The Cloister is eye-catching day or night
"Hello!" came out of nowhere and it startled me. It was a polite warning rather than a greeting. I looked around until I spotted someone's head peeking from behind a wall.
"I'm just taking pictures. Hope that's ok," I told the hotel guard as I backed away from the entry to the pool. I had just finished reading the sign that said, "For members and hotel guests only beyond this point."
I was in the alluring Versailles Gardens of the The Ocean Club, a Four Seasons Resort in Paradise Island (Ocean Club was formerly a One&Only Resort). It's a popular attraction and a dreamy backdrop for an elegant wedding in The Bahamas. It's nowhere near the scale of the Garden of Versailles in France. But this miniature, inspired by the original, is charming. I found love and romance everywhere I looked.
Mother and child bronze garden statue
An adaptation of Greek Mythology's Cupid kissing Psyche, maybe?
One of a few water lily ponds in the garden
If you follow the pathway up and across the street from the gardens, you'll find the picturesque Cloister. It is so stunning that passing tourists and even runners would stop to admire it.
The Cloister at One&Only Ocean Club in Paradise Island
The garden path doesn't stop there. There's a pleasant surprise past the cloister. Like a proper ending to a fairy tale, an adorable gazebo sits at the foot of the steps, facing the harbor.
The gazebo sits at the end of the garden path.
The cloister is seen at the top of the stairs behind this gazebo.
What exactly is a cloister anyway? My curiosity steered me to fascinating information.
A cloister is a quadrangle structure that is at the center of a monastery. Characterized by walkways with arched walls, it links the monastery's church, refectory, and dormitory.
There's so much history behind this 12th century cloister.
In medieval times, it served as a quiet place for monks to meditate and learn. Earlier versions were open air and they typically surrounded a courtyard garden. The open area, in contrast to the monastery's indoors, received bountiful natural light, making it conducive to studying and writing manuscripts.
The cloister's hallways with arches and columns
A lone statue of a pensive woman at The Cloister's courtyard
Why is there a cloister here? I discovered that this particular installation was reconstructed from the remains of a 12th century Augustinian cloister in France. It was imported by William Randolph Hearst. (Yes, of the Hearst Castle fame.) He was well-known for spending his riches on buying and reconstructing entire rooms from European castles and palaces.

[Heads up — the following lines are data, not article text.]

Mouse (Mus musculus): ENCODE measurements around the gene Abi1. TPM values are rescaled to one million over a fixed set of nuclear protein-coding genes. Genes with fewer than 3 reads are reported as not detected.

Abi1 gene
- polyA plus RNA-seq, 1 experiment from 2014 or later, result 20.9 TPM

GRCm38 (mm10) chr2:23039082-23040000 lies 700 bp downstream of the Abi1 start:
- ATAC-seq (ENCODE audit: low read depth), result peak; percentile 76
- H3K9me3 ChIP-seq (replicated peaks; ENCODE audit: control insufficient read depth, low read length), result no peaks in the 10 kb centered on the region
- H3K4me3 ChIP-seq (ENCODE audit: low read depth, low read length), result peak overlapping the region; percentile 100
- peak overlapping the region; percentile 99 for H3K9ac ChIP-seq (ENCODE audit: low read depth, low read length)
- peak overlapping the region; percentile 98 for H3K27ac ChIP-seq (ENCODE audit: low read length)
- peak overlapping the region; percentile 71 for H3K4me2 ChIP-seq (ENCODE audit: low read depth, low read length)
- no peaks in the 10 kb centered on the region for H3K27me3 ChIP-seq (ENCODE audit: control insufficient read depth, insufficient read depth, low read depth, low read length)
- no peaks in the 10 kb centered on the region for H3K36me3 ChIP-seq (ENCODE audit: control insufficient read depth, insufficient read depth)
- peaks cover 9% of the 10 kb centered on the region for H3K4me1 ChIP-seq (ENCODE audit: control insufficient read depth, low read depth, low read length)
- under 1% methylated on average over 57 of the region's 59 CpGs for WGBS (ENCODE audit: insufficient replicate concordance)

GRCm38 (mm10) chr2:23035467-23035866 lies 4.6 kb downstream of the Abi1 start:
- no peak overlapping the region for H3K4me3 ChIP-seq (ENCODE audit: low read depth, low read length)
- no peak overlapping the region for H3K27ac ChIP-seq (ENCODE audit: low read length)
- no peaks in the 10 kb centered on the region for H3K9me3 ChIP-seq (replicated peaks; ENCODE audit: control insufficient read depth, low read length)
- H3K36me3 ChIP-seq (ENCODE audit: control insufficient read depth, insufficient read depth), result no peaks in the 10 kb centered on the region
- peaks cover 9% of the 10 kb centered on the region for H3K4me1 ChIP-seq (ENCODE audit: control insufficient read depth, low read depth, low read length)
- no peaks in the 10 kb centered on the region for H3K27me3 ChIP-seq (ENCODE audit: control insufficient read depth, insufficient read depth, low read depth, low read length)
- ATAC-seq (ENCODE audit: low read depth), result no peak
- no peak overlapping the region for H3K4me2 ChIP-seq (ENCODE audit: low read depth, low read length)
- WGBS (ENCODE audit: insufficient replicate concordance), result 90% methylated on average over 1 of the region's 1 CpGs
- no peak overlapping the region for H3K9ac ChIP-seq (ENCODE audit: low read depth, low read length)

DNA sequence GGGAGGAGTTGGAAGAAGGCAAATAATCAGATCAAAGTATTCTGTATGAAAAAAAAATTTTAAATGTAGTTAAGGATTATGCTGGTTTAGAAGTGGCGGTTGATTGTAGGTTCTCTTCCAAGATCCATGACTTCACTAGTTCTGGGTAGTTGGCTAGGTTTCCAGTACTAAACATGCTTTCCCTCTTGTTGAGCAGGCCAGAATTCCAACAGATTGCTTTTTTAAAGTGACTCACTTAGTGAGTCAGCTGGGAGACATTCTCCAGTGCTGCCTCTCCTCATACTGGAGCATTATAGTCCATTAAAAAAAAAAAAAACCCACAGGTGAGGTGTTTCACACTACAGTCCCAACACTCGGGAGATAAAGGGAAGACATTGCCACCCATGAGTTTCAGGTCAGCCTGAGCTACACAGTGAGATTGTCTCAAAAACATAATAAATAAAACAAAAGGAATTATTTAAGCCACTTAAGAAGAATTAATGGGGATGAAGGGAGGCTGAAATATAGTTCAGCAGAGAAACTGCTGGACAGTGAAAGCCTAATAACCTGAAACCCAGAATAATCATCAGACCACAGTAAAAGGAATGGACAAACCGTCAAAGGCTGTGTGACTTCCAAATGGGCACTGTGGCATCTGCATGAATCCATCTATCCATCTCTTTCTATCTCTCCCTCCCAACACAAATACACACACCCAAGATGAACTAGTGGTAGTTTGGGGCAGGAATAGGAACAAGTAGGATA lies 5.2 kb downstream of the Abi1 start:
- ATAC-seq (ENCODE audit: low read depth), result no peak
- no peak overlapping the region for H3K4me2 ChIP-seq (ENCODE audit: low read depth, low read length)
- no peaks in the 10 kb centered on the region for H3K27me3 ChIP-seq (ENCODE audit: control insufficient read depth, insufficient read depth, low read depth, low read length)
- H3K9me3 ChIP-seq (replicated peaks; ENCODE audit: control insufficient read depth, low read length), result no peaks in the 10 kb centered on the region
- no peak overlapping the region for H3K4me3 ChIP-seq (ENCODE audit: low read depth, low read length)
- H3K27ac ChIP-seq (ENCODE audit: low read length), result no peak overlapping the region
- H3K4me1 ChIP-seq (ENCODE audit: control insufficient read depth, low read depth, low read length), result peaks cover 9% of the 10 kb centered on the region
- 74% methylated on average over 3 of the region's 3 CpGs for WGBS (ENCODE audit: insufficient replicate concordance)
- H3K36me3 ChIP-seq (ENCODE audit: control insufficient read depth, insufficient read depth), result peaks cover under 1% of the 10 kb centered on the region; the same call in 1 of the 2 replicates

This cloister was reconstructed stone by stone.
The dismantled cloister was later purchased by George Huntington Hartford, heir to the A&P supermarket fortune, and had it reassembled at his Ocean Club in The Bahamas.
The Ocean Club was originally called Shangri-la, a paradise-on-earth estate developed in the 1930's. It was owned by a Swedish industrialist named Axel Wenner-Gren. (Think Electrolux vacuum cleaners and refrigerator technology.) In 1959, Hartford bought the estate with grand visions of developing it into a place as luxurious as Monte Carlo in Monaco. He renamed what was then Hog Island into Paradise Island and over the course of three years, built an opulent 52-room hotel on the grand estate which he named Ocean Club. Sadly, this huge investment turned his life "from riches to rags" and he later lost ownership.
Hartford's ambitious project was handled by renowned Cavalier Construction which was co-founded by Godfrey Lightbourn of The Bahamas. The same construction company, reputed for its excellent standards, rebuilt about 30% of the cloister's original pieces that were broken during the shipment.
Romance is everywhere in The Cloister and Versailles Gardens
Today, The Ocean Club resort in The Bahamas remains a symbol of ultra luxury and exclusivity. Its Cloister and Versailles Gardens continue to be sought after for that quintessential and romantic wedding venue in the Caribbean.
Note: What was formerly the One&Only Ocean Club was acquired by Four Seasons in November 30, 2017. This blogpost has been updated to reflect the new property name of The Ocean Club, a Four Seasons Resort in The Bahamas.